• Something to Think About…. –

  • “As cell phones have become more prevalent, so too has lateness.  Cell phones have enabled more people to fall behind schedule and provided a new crutch for the chronically tardy.  Researchers who study the effect of cell phones on society talk of a nation living in “soft time” – a bubble in which expectations of where and when to meet shift constantly because people expect others to be constantly reachable.  Eight-thirty is still 8 o’clock as long as your voice arrives on time…or  even a few minutes after…”  Article from New York Times News Service.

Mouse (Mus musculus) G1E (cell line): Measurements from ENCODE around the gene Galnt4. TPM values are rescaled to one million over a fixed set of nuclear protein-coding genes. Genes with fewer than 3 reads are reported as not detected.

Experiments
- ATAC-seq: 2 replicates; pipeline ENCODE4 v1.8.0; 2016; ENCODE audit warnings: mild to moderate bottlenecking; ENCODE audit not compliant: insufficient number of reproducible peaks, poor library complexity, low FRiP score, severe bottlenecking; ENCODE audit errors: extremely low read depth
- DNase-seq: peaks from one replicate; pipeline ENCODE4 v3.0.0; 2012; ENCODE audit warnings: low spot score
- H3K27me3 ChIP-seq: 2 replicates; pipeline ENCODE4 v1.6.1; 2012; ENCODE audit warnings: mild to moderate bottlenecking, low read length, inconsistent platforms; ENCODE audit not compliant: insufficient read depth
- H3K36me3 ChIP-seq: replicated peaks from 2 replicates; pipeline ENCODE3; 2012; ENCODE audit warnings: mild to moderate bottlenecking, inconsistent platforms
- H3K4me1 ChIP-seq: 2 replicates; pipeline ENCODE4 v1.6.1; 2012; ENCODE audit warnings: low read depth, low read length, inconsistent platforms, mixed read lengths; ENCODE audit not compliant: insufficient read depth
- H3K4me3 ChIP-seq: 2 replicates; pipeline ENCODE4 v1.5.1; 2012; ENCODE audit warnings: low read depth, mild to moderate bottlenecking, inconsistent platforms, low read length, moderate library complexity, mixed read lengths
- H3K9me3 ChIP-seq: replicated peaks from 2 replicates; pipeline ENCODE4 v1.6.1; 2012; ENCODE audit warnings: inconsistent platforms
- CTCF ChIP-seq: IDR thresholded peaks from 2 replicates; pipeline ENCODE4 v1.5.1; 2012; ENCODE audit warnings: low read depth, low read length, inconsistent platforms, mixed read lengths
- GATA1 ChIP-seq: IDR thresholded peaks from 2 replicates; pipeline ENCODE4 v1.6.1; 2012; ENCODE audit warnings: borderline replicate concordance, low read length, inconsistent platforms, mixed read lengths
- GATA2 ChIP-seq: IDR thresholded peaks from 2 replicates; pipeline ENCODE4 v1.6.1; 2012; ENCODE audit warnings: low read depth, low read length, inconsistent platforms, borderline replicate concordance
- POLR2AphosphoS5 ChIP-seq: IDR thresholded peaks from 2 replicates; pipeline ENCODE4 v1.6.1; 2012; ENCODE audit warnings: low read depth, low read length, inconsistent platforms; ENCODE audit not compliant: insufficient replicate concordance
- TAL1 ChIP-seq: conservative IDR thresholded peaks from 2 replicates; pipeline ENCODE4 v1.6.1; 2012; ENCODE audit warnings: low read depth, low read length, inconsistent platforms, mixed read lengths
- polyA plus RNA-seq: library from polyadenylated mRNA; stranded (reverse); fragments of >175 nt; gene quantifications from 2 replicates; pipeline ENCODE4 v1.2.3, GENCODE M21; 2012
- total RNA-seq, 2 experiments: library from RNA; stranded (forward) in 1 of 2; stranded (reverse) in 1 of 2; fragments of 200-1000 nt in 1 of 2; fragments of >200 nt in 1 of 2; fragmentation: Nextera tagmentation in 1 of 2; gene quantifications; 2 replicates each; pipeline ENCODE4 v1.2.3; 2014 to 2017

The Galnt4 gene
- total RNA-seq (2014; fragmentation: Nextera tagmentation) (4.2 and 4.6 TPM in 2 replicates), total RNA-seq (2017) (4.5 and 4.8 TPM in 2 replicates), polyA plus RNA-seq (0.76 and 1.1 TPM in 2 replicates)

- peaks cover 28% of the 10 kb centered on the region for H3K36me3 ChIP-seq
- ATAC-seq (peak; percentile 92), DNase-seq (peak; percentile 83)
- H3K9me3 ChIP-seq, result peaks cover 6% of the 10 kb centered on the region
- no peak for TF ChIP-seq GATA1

Ceramic Tile And Stone Consultants (www.CTaSC.com) – Is a National Service Company providing Job Problem Investigations, Quality Control Services, Training programs (online and onsite), Testing, Marketing Research and Outsourcing Services, and Business Planning.